She was in the prime of her life. She was not sick. She was not run over by a bus.
She was stabbed and killed in her home, a place I had dropped her off at. How could this happen? Let posterity settle the why question. But how could this happen to someone so good, so vivacious, with so much to give?
I met Mel in 1998. I had come from the US and just started work at the Telecom Regulatory Commission. She was also recently returned from the UK after her degree and was working at the Sunday Times.
I recall her telling me how she walked home from work preferring the exercise to being groped in the bus.I got to know a lot of journalists during my time at the TRC, but she and Asantha Sirimanne were special. In these young people I saw the possibility of an enlightened public discourse on economics, a subject sadly neglected by our media.
She then moved to Lanka Business Online to become its editor. She kept suggesting that I should write a column when we met on and off after my return in 2002.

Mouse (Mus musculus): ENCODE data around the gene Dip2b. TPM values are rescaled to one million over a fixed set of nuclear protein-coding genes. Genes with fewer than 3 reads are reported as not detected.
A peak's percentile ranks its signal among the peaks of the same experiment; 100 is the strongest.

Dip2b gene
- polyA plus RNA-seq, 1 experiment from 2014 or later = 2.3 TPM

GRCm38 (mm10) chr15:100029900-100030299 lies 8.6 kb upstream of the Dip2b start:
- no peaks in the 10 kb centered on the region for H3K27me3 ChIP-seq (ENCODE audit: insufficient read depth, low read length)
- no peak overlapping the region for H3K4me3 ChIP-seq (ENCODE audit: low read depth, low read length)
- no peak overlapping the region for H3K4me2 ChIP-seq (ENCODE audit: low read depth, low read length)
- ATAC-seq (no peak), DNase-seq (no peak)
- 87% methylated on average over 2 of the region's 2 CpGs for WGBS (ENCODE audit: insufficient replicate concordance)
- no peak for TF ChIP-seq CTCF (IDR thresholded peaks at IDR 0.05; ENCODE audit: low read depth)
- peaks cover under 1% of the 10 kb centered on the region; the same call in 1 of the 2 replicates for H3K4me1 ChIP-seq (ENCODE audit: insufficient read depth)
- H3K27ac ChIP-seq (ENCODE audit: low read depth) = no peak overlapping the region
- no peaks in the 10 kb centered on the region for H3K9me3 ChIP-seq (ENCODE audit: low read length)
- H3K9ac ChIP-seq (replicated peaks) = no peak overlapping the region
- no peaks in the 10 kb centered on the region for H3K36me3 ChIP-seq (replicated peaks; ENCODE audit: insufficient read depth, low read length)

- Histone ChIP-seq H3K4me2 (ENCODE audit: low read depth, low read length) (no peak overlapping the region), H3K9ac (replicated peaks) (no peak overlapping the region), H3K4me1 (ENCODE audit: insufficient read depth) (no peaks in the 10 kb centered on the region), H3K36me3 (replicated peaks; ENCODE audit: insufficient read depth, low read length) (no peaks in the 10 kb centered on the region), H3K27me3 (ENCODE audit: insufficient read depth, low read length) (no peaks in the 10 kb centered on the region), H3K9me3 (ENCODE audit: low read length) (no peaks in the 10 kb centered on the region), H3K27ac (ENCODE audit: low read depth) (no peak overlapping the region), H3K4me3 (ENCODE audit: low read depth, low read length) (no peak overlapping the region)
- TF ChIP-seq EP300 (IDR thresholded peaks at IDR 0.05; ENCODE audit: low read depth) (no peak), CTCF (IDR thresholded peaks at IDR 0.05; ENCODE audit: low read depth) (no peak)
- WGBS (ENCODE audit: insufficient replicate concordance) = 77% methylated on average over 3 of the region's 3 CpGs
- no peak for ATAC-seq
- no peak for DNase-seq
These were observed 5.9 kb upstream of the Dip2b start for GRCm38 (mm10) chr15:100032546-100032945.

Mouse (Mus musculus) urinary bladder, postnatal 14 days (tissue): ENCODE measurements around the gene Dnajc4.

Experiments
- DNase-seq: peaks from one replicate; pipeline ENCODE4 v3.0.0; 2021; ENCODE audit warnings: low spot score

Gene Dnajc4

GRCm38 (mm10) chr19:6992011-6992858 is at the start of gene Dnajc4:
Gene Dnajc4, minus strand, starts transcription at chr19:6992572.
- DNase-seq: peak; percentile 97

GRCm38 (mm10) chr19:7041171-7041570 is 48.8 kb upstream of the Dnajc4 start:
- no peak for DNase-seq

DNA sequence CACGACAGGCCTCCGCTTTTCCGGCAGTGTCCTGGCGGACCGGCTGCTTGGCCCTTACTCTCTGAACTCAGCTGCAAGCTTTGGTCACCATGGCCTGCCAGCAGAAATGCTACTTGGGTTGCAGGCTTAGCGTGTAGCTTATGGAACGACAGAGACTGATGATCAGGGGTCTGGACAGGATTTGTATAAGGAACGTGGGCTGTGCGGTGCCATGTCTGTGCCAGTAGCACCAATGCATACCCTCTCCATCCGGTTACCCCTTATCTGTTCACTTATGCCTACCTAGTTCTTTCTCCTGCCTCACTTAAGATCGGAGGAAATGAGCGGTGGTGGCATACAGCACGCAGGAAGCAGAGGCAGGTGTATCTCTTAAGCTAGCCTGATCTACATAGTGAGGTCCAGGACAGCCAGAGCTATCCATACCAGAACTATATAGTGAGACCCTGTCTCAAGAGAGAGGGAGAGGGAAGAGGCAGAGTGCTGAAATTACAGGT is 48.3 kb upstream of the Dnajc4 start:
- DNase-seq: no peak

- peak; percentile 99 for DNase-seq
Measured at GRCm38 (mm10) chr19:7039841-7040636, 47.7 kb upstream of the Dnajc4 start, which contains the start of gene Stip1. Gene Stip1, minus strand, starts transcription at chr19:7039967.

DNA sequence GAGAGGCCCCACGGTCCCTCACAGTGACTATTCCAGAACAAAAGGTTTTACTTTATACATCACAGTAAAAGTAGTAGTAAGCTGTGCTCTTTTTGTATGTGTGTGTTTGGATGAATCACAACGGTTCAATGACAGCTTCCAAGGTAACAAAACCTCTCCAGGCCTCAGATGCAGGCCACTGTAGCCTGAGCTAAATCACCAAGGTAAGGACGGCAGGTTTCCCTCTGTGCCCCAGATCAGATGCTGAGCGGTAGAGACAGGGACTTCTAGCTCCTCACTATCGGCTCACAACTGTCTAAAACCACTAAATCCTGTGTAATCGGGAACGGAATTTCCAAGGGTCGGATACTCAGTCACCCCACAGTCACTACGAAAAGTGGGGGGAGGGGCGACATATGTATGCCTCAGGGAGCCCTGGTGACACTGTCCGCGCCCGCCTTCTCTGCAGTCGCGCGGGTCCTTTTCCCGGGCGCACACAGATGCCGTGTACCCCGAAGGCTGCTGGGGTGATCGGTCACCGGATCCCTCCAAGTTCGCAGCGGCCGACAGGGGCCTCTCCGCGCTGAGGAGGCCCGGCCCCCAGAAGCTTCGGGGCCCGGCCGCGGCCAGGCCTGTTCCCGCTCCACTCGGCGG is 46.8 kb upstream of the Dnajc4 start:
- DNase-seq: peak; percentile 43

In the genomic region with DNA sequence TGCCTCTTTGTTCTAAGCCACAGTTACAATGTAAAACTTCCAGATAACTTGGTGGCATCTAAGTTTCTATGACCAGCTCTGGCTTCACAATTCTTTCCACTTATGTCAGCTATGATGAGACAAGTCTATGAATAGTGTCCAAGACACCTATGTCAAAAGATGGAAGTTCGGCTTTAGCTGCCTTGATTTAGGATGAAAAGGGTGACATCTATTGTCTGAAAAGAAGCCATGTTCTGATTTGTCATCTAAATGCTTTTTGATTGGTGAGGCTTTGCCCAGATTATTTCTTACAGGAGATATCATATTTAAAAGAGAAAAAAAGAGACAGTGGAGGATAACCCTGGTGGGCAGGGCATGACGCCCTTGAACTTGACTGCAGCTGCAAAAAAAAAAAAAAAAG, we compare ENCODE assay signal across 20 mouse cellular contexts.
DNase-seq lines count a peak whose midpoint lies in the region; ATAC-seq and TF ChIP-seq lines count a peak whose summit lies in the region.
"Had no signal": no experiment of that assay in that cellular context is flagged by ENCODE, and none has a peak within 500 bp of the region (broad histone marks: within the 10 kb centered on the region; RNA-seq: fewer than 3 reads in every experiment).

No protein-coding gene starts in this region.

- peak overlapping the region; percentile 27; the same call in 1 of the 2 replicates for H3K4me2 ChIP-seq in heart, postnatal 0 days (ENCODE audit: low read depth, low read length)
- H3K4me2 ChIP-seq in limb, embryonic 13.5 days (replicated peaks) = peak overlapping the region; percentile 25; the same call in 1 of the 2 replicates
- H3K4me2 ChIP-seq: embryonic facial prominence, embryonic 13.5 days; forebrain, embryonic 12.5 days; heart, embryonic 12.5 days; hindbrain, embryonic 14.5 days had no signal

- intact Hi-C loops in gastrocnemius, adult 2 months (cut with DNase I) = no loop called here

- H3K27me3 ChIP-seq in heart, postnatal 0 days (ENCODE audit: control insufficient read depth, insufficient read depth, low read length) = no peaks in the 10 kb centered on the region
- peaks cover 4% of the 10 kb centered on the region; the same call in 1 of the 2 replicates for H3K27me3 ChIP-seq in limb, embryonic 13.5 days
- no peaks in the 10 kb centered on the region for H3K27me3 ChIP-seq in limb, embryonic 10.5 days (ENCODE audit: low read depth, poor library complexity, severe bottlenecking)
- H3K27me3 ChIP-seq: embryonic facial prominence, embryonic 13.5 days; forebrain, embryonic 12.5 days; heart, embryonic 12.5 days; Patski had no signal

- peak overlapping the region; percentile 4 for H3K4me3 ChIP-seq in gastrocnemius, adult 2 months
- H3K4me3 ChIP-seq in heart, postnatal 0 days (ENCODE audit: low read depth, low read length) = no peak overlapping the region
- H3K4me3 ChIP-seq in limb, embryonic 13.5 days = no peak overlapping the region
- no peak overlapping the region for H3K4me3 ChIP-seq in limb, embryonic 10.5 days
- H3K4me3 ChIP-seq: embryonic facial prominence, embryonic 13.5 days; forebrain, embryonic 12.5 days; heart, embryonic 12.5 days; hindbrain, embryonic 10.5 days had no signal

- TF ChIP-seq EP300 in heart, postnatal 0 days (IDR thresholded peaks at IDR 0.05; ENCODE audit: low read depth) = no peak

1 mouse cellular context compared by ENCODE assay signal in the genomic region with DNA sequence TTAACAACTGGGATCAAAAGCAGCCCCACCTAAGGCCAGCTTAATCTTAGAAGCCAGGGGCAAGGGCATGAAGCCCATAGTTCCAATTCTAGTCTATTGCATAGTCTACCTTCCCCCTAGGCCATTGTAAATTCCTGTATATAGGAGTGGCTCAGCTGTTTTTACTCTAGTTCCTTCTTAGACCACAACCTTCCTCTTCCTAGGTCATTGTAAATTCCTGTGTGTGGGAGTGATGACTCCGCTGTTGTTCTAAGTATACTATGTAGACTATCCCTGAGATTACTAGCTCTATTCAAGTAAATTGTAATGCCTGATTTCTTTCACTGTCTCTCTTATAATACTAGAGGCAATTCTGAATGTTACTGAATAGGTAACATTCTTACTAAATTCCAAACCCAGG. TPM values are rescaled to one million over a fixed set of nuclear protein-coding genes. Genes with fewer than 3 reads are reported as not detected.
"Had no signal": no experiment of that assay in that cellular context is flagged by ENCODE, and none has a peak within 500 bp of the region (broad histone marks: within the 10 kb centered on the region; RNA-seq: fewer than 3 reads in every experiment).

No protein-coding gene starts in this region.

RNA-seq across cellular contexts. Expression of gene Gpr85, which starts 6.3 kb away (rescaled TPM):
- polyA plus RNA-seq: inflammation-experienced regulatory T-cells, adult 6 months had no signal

And finally, a month after the 2004 tsunami over dinner at my house, I said yes. Thus began my Choices column in LBO, now going for almost nine years. What she told me in the nicest possible way about keeping it short and having lots of paragraphs, I followed. Mel will live on in my head, telling me to keep it short.
She should be writing my eulogy, not me hers. The young should not predecease the old. We should have built a country where a young journalist could take the bus with no fear and spend a Sunday morning in her own house without getting murdered. The war brutalized us. Killing became nothing.
We built fortified houses that were death traps should the perimeters be breached. What should we do? Put electric fences and fortify them further like my friends in South Africa have done? Or break down the walls and encourage eyes on the street?
I would have so loved to have this and many other conversations with Mel. Why were we too busy to enjoy her company while she was alive?
You lived well, Mel. We are bereft.